In an attempt to predict the clinical activity of taxol in the treatment of lung cancer, we evaluated antitumor activity of the drug using four human small cell lung cancer (SCLC) cell lines, SBC-2, -3, -4, -7, and two non-small cell lung cancer cell lines, ABC-1, EBC-1. In terms of the 50% tumor growth inhibitory concentration (IC50) determined by MTT assay, taxol was significantly superior to adriamycin (ADM), etoposide (ETP), and cisplatin (CDDP). Cytotoxic activity of taxol against SBC-2, -4, and -7, which had been established from the patients with clinically resistant SCLC, was almost comparable to activity against SBC-3, which had been established from a patient with previously untreated SCLC, indicating the effectiveness of taxol for clinically drug-resistant SCLC. The cross-resistance pattern of taxol to ADM, ETP, and CDDP was investigated using ADM-, ETP-, and CDDP-resistant human SCLC sublines, SBC-3/ADM100, SBC-3/ETP, and SBC-3/CDDP. Taxol was proved to be highly cross-resistant to ADM and ETP showing 1420-fold more resistance to SBC-3/ADM100 and 109-fold more resistance to SBC-3/ETP, however the drug did not show cross-resistance to CDDP at all. These results suggest that taxol is a potent drug in the treatment of lung cancer, and that the drug may play a role in salvage chemotherapy for those with resistant SCLC receiving a CDDP-based combination.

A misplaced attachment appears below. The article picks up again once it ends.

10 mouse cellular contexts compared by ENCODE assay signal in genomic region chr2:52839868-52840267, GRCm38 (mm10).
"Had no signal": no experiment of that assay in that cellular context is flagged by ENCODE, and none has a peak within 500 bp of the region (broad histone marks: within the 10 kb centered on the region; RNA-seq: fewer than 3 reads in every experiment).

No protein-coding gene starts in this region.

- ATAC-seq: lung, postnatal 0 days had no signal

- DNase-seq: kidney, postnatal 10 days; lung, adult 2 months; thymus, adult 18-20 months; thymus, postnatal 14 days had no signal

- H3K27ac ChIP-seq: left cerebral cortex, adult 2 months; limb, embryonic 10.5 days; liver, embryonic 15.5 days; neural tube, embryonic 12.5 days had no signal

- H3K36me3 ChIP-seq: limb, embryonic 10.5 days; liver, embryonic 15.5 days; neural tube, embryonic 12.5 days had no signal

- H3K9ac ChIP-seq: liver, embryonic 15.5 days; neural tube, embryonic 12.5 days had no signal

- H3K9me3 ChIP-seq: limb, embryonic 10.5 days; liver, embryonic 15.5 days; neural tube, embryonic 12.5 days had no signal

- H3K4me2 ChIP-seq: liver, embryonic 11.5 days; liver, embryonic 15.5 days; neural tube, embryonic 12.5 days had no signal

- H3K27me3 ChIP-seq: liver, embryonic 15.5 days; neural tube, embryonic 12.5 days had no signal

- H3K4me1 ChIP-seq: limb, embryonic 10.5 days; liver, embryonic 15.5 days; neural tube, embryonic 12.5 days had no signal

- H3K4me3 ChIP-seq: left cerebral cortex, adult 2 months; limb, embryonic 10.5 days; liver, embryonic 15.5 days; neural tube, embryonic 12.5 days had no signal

ASJC Scopus subject areas
- Pulmonary and Respiratory Medicine